Although glandless cotton has not been commercially viable, lines with decreased seed gossypol have been developed that retain sufficient glanding throughout the plant to provide adequate pest protection. Different combinations of dominant and recessive Gl2 and Gl3 alleles produce semi-glanded plants with gland densities 25% to 75% of a fully glanded (Gl2Gl2Gl3Gl3) plant. Sets of fully glanded and completely glandless near isogenic lines have also been produced [16,17]. The lower seed gossypol lines were tested to ensure that the gossypol levels remained consistent across years and environments. However, because of their potential vulnerability to herbivory, it is critical that the new lower seed gossypol lines are tested by actually exposing the plants to known pests and evaluating their response as hosts to those pests.

In parts of the southern United States, cotton is a host for a variety of insects, but the heliothines tobacco budworm (Heliothis virescens F.) and bollworm (Helicoverpa zea Boddie) are consistently present [18,19] and have a large economic impact on production [20]. They prefer young fruiting structures and terminal leaves, although they can attack developing bolls [5,21-23]. Studies have reported variation in cotton’s susceptibility to predation by these pests [24,25] and various methods have been used to study these differences [5,23,26,27]. With the advent of transgenic cotton expressing the bt gene, tobacco budworm (TBW) and bollworm (BW) have been well controlled and interest in selecting for host plant resistance (HPR) to heliothines declined. However, some research has supported the idea that other forms of HPR may compliment or enhance the action of the cry1AC protein [28-30]. With the growing concern over heliothines developing resistance to the bt toxin, there has been renewed interest in enhancing HPR by increasing levels of plant compounds toxic to heliothines.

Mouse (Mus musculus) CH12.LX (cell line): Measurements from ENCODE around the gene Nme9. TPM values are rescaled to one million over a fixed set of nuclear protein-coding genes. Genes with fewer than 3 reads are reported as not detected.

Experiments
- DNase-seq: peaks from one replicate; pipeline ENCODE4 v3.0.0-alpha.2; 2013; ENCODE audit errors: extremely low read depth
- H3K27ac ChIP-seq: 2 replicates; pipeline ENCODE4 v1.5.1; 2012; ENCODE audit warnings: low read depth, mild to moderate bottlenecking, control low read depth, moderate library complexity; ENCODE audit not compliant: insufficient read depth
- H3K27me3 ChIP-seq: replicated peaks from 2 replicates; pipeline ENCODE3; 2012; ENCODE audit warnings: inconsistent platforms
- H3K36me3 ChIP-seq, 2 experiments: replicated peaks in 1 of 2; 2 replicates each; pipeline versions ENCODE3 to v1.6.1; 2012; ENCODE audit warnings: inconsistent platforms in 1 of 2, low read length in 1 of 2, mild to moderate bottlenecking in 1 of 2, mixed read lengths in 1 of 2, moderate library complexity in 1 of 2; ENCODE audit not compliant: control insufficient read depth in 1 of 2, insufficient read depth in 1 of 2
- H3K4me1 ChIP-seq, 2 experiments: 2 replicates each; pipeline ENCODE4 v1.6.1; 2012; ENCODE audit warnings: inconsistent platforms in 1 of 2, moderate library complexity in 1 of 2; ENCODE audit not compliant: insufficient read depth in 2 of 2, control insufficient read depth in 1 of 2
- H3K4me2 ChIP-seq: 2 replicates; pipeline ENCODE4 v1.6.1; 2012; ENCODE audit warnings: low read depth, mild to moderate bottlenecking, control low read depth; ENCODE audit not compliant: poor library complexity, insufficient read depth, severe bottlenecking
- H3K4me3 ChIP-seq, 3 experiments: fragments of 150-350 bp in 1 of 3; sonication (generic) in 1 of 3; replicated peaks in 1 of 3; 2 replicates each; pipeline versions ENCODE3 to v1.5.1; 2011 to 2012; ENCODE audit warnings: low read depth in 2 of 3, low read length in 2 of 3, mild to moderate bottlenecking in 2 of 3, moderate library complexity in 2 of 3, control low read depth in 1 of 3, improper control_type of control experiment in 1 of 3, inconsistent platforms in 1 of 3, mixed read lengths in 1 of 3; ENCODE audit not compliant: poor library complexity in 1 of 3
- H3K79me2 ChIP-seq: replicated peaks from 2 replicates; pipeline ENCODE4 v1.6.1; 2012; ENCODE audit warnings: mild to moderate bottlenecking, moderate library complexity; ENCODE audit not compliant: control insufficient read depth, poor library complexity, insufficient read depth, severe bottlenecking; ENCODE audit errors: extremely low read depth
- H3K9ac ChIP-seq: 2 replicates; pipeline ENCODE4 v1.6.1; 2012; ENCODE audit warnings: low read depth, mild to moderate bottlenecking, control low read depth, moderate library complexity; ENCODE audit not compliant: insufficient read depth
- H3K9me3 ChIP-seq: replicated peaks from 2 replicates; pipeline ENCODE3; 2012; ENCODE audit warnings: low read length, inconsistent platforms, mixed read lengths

The objective of this research was to find an effective and affordable way to assess host plant resistance (HPR) of new cotton breeding material. Newly developed semi-glanded lower seed gossypol germplasm lines, near isogenic lines fully glanded and glandless, as well as two control cultivars were used in the study. The study used three methods optimized to minimize time and infrastructure investments and easy to incorporate into a breeding program. The simplest method involved counting the heliothines present in the field at specified times during the growing season on the assumption that the number of heliothines present was an indication of a plant’s HPR. The second was a more labor intensive controlled evaluation of feeding antibiosis in the field and the third a laboratory assessment using field grown leaves that required the most equipment and labor.


A glandless parent STV 7A gl was crossed to a normally-glanded parent, either upland cotton Stoneville 7A [31], JaJo 6078 (JaJo Genetics, Baton Rouge, LA), A1006 a high fiber quality elite line from Commonwealth Scientific and Industrial Research Organisation (CSIRO) or the Acala type MAXXA [31]. Selections from these crosses were advanced to the F11 generation by single plant selection followed by progeny evaluation for gland density and seed gossypol content in each generation [16,17]. Three semi-glanded progeny lines (GVS 5069, GVS 5070, GVS 741-2) from the cross STV 7A gl × A1006 were selected for evaluation in this study (Table 1). These lines were selected because A1006 and the three semi-glanded lines had the lowest levels of seed gossypol and were expected to show effects of herbivory. The glanded and glandless near isogenic lines were developed from two plants selected out of one segregating F7 progeny row. These two plants were phenotypically identical except that one had normal glanding and one was glandless. The four sets of near isogenic lines, evaluated in this study, were advanced by single plant selection and progeny evaluation from the F7 to F11 generation. Due to space limitations, JACO GL was not included in the 2008 field evaluation. Also included were the control (check) cultivars DP 432 (Delta & Pine Land, Scott MS) commonly grown in the area and H1220 (Paymaster 1220) [32]. Most upland cotton has glands on the calyx that extend half way up the calyx and are absent on the calyx lobes (crown). H1220 is a “highglanded” (HG) type with glands covering the entire calyx including the crown. H1220 has been identified in previous studies to exhibit enhanced host plant resistance [25].